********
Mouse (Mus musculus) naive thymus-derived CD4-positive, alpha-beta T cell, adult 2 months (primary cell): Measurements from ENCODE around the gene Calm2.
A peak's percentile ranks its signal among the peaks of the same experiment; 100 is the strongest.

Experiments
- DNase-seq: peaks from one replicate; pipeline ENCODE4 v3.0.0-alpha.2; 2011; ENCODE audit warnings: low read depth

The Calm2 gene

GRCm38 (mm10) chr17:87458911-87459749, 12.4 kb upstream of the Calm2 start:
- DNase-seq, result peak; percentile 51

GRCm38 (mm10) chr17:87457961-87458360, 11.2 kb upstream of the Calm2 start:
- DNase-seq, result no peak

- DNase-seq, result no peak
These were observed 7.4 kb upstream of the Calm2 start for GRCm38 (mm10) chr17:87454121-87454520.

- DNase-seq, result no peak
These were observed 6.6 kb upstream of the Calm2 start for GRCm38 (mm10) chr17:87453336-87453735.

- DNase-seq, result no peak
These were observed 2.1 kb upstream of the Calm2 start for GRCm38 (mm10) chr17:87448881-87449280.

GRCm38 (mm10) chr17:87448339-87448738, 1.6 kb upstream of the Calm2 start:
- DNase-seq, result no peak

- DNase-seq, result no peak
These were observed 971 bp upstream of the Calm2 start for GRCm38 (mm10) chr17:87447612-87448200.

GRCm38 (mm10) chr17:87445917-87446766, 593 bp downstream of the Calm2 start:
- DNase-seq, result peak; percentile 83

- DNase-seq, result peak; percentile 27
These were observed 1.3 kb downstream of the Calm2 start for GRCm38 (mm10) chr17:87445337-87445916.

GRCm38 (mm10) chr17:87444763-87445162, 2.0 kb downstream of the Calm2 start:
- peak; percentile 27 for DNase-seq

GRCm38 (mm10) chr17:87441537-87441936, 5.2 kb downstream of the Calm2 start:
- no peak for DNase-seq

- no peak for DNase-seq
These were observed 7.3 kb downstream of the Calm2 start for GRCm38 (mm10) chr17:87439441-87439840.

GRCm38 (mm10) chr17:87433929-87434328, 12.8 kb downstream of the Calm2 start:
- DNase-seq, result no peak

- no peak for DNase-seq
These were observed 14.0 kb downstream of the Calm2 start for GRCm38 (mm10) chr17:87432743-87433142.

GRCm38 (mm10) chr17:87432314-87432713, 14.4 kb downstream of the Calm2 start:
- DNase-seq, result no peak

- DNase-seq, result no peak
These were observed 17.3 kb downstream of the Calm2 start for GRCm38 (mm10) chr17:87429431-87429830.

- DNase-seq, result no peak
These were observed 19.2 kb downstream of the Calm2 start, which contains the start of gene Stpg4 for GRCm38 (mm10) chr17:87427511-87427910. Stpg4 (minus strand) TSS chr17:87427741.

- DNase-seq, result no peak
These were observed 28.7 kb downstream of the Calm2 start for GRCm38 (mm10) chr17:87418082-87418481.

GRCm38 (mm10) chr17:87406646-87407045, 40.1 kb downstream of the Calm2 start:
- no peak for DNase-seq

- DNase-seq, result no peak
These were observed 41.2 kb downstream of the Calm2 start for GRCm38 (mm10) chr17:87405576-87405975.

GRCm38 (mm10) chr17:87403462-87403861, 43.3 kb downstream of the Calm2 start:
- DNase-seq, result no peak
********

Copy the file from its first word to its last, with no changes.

Mouse (Mus musculus) naive thymus-derived CD4-positive, alpha-beta T cell, adult 2 months (primary cell): Measurements from ENCODE around the gene Calm2.
A peak's percentile ranks its signal among the peaks of the same experiment; 100 is the strongest.

Experiments
- DNase-seq: peaks from one replicate; pipeline ENCODE4 v3.0.0-alpha.2; 2011; ENCODE audit warnings: low read depth

The Calm2 gene

GRCm38 (mm10) chr17:87458911-87459749, 12.4 kb upstream of the Calm2 start:
- DNase-seq, result peak; percentile 51

GRCm38 (mm10) chr17:87457961-87458360, 11.2 kb upstream of the Calm2 start:
- DNase-seq, result no peak

- DNase-seq, result no peak
These were observed 7.4 kb upstream of the Calm2 start for GRCm38 (mm10) chr17:87454121-87454520.

- DNase-seq, result no peak
These were observed 6.6 kb upstream of the Calm2 start for GRCm38 (mm10) chr17:87453336-87453735.

- DNase-seq, result no peak
These were observed 2.1 kb upstream of the Calm2 start for GRCm38 (mm10) chr17:87448881-87449280.

GRCm38 (mm10) chr17:87448339-87448738, 1.6 kb upstream of the Calm2 start:
- DNase-seq, result no peak

- DNase-seq, result no peak
These were observed 971 bp upstream of the Calm2 start for GRCm38 (mm10) chr17:87447612-87448200.

GRCm38 (mm10) chr17:87445917-87446766, 593 bp downstream of the Calm2 start:
- DNase-seq, result peak; percentile 83

- DNase-seq, result peak; percentile 27
These were observed 1.3 kb downstream of the Calm2 start for GRCm38 (mm10) chr17:87445337-87445916.

GRCm38 (mm10) chr17:87444763-87445162, 2.0 kb downstream of the Calm2 start:
- peak; percentile 27 for DNase-seq

GRCm38 (mm10) chr17:87441537-87441936, 5.2 kb downstream of the Calm2 start:
- no peak for DNase-seq

- no peak for DNase-seq
These were observed 7.3 kb downstream of the Calm2 start for GRCm38 (mm10) chr17:87439441-87439840.

GRCm38 (mm10) chr17:87433929-87434328, 12.8 kb downstream of the Calm2 start:
- DNase-seq, result no peak

- no peak for DNase-seq
These were observed 14.0 kb downstream of the Calm2 start for GRCm38 (mm10) chr17:87432743-87433142.

GRCm38 (mm10) chr17:87432314-87432713, 14.4 kb downstream of the Calm2 start:
- DNase-seq, result no peak

- DNase-seq, result no peak
These were observed 17.3 kb downstream of the Calm2 start for GRCm38 (mm10) chr17:87429431-87429830.

- DNase-seq, result no peak
These were observed 19.2 kb downstream of the Calm2 start, which contains the start of gene Stpg4 for GRCm38 (mm10) chr17:87427511-87427910. Stpg4 (minus strand) TSS chr17:87427741.

- DNase-seq, result no peak
These were observed 28.7 kb downstream of the Calm2 start for GRCm38 (mm10) chr17:87418082-87418481.

GRCm38 (mm10) chr17:87406646-87407045, 40.1 kb downstream of the Calm2 start:
- no peak for DNase-seq

- DNase-seq, result no peak
These were observed 41.2 kb downstream of the Calm2 start for GRCm38 (mm10) chr17:87405576-87405975.

GRCm38 (mm10) chr17:87403462-87403861, 43.3 kb downstream of the Calm2 start:
- DNase-seq, result no peak